U.S. Secretary of State Rex Tillerson seems to be locked in a downward spiral of irrelevance. Unavailable for public or media appearances, locked out of most of President Trump’s meetings with world leaders, and reportedly uninvolved in most foreign policy decision-making, Tillerson’s status in the Trump administration is uncertain. It is difficult to discern his larger aims, or the extent of his authority.
Tillerson’s travels this week to South Korea, Japan, and China put the situation in stark relief. His mission is cloaked in some mystery—and not the intriguing kind, more of the ‘Where’s Waldo?’ variety. It is not exactly clear what the overarching goals of his trip are, and in a marked departure from past practice of recent secretaries, he has barred media from accompanying him, prompting protests from the Washington press corps.
Tillerson’s inconspicuousness is remarkable given the high-profile nature of the trip. It comes in the midst of an increased North Korean belligerency and just after last week’s dramatic court affirmation of the impeachment of South Korea’s president, Park Geun-Hye. It will also be his first trip as secretary to a nondemocratic country, China. Tillerson seems to believe that klieg-lit diplomacy between the United States, China, and Japan—the world’s three largest economies—on matters as serious as a dangerous nuclear-armed renegade, can be carried out incommunicado.
Eyes will be on Tillerson for other reasons as well. After he was criticized during his confirmation hearings for not being vocal enough about other rights-abusing governments, Tillerson reportedly reassured members of Congress that he would embrace past U.S. foreign policy of speaking out about human rights abuses. Will he hold to that?
It is difficult to see how Tillerson can address human rights issues on China and North Korea, given that the Trump administration’s credibility has been hampered by its policies on refugees and immigration and Trump’s apparent apathy to international law and democratic norms.
But the scale and gravity of abuses in China and North Korea make silence impossible. The government in Beijing runs a repressive one party state that in recent years has been engaging in a broad crackdown on media and civil society. North Korea, meanwhile, is a totalitarian state that uses gulags and public executions to keep its population in a state of fear.
Tillerson could address these issues—and mitigate the damage of the Trump administration’s hostility and inconsistency on human rights—by being honest. He could, as past administrations have, acknowledge his government’s problematic record while highlighting international concerns about China’s and North Korea’s human rights abuses. He should, at least, try.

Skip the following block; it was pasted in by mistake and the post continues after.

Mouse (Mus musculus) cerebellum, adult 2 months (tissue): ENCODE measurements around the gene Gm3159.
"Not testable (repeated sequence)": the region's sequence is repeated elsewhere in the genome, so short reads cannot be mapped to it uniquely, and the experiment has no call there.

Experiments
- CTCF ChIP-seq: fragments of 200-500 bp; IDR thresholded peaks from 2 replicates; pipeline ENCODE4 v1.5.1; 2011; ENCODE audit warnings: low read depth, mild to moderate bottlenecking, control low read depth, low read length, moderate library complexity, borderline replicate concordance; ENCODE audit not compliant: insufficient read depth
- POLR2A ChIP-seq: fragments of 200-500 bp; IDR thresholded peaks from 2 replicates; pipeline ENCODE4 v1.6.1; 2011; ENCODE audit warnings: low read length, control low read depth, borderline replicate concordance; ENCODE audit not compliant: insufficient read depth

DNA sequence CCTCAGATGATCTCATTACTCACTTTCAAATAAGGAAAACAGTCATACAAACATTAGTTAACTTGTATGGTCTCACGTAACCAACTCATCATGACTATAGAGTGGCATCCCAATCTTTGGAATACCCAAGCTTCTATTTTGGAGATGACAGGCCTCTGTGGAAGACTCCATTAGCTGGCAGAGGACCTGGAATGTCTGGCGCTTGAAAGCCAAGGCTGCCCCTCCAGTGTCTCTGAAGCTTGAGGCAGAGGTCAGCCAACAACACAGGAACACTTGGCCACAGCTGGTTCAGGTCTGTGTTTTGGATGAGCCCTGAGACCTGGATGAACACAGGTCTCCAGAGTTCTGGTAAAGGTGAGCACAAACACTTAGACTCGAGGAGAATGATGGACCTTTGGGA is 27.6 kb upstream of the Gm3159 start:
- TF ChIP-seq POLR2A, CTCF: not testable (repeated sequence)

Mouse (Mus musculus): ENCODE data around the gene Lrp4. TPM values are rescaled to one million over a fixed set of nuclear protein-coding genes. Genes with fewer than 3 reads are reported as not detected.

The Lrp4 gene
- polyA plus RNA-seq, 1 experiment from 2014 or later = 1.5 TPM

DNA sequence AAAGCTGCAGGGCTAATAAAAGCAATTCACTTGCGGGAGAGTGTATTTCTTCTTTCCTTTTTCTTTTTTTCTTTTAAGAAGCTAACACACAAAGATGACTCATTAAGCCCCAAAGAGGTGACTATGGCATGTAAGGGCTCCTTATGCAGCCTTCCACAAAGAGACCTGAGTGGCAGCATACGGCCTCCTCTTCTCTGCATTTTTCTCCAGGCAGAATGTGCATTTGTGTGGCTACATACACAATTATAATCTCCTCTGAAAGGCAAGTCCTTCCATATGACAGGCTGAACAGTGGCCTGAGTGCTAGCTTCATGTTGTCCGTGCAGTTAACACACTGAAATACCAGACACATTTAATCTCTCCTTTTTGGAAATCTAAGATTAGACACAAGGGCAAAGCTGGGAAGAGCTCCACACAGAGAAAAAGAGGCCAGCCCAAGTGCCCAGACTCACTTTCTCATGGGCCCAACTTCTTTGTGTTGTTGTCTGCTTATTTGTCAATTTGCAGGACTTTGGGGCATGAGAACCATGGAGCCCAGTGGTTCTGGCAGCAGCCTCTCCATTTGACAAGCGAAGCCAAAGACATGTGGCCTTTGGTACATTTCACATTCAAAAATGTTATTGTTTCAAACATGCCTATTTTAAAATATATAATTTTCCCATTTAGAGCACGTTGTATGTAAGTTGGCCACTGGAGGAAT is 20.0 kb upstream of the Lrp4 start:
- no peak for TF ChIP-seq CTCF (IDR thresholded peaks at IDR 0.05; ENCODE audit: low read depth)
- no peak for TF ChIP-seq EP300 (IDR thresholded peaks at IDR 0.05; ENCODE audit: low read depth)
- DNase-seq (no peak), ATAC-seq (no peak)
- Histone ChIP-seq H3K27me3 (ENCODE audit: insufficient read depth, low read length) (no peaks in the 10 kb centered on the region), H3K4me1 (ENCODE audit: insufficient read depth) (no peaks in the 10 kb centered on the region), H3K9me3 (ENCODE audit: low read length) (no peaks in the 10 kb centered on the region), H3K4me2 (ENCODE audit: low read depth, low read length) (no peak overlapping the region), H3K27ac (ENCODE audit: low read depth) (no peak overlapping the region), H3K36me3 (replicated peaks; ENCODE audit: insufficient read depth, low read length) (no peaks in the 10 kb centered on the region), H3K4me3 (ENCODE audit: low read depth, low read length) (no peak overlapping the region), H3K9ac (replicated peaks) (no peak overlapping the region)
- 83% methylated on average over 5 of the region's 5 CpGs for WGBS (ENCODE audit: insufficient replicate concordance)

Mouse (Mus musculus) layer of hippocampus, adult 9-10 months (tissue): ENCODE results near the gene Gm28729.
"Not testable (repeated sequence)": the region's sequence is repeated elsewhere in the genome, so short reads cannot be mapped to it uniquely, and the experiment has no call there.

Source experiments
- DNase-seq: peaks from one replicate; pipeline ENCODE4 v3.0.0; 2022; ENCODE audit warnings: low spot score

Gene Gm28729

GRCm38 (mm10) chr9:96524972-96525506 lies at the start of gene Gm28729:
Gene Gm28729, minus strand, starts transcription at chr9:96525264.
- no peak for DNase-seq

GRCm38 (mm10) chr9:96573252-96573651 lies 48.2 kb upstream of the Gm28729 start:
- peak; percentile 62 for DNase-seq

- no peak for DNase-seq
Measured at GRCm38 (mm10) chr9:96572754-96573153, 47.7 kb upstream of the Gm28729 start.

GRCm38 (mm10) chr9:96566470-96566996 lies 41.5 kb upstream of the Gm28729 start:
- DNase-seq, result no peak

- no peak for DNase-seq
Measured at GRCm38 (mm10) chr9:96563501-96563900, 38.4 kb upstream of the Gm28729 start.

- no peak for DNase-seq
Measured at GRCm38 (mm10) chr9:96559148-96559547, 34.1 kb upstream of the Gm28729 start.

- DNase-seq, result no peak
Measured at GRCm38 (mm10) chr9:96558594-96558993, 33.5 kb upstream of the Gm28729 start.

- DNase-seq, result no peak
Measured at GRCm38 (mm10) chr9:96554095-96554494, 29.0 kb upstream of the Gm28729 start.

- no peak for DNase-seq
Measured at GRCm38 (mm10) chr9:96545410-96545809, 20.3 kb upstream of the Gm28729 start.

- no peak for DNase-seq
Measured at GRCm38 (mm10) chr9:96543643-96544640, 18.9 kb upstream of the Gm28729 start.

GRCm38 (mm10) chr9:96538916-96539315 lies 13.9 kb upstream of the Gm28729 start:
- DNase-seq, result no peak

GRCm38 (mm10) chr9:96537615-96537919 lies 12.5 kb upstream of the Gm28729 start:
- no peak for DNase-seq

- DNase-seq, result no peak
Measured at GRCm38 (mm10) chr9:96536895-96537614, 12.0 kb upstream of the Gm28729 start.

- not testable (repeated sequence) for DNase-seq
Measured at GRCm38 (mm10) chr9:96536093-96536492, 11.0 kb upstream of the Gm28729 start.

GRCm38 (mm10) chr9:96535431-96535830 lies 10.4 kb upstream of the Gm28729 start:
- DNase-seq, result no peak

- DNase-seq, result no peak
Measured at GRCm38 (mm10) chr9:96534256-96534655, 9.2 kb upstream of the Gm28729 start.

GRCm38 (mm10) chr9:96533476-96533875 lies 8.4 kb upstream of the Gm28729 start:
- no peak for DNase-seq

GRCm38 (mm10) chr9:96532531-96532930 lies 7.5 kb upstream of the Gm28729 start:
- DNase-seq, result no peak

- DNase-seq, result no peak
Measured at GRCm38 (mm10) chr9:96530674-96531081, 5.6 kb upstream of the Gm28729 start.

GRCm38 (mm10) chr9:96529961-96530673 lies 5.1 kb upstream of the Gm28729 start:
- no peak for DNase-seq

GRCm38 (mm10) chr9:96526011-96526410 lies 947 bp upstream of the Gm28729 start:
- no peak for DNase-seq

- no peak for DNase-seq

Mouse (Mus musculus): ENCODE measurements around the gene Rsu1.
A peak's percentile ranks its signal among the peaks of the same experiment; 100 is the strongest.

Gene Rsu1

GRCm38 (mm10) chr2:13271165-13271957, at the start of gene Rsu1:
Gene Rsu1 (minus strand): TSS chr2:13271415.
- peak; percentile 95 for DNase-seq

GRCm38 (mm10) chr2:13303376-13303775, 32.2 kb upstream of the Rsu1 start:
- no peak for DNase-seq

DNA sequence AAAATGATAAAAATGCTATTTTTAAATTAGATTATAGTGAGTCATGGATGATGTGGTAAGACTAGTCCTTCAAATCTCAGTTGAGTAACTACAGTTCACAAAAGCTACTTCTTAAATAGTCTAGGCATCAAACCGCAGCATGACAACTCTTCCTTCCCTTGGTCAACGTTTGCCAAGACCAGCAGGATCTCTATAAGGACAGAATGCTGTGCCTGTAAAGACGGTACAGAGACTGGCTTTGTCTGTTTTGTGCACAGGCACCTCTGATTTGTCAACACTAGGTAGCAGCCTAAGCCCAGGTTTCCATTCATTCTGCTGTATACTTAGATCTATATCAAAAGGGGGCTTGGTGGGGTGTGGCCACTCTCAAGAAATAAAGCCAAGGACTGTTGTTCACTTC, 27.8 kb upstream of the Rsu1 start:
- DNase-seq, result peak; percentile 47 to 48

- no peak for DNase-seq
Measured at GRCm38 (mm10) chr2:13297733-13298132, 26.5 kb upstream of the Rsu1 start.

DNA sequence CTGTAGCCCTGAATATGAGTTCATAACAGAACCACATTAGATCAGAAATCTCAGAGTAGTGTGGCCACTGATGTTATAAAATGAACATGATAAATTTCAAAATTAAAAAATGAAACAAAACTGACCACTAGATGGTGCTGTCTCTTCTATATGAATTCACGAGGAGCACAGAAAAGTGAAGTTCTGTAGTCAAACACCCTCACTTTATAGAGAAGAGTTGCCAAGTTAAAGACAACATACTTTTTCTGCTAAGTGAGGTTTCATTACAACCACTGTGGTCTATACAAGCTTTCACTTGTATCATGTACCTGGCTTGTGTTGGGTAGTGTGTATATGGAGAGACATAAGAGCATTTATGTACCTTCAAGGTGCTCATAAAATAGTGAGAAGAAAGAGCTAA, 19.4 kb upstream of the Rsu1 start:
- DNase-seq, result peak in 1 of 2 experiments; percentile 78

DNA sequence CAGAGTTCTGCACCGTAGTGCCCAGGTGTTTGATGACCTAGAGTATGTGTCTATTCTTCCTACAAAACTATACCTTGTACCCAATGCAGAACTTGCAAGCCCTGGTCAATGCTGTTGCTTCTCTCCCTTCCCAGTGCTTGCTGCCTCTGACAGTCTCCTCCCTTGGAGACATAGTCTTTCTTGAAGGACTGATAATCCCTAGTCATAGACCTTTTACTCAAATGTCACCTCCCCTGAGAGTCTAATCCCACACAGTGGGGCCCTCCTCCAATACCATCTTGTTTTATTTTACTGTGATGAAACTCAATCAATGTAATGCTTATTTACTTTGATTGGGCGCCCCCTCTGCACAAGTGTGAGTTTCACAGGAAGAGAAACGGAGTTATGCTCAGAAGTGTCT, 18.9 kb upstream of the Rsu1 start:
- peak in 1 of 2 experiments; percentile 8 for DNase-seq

In any case, human rights issues need to be raised in the context of Tillerson’s meetings on Pyongyang’s aggressive nuclear detonations and recent missile tests. A recent U.N. Commission of Inquiry recommended that the U.N. Security Council consider referring North Korea to the International Criminal Court for crimes against humanity, and several U.S. allies on the Security Council—including Japan—agree that the matter should be debated, even in the face of certain Chinese and Russian vetoes. The US government may not be able to support that course of action, but Tillerson himself can raise his international profile by speaking candidly about how North Korea’s nuclear belligerency is linked to its human rights record.
After all, those links are real. North Korea routinely forces its citizens to engage in forced labor, including projects that benefit the military, and it is unthinkable that the country would even be pursuing a weapons program were it not what it is: a totalitarian society.
Tillerson should state clearly during the trip that Pyongyang’s crimes are not just a disaster for the people of North Korea: they also pose a threat to international peace and security. He should be enunciating clearly that the United States and international community want Pyongyang to disarm, but they also want the government to stop committing crimes against humanity against its own people.
The goal is not one outcome or the other, but both. On the practical front, Tillerson should be discussing with his counterparts in Seoul, Tokyo, and Beijing how U.N. sanctions can be augmented to include individuals and entities that may be complicit in human rights abuses.
After a timid start, Tillerson’s Asia trip is a chance for him to gain a new footing and raise his profile. Being bold and candid about human rights and regional geopolitics in Asia is as good a way as any. After all, this is part of his job as secretary of state. Given the growing questions about his role in the administration, he certainly doesn’t have anything to lose.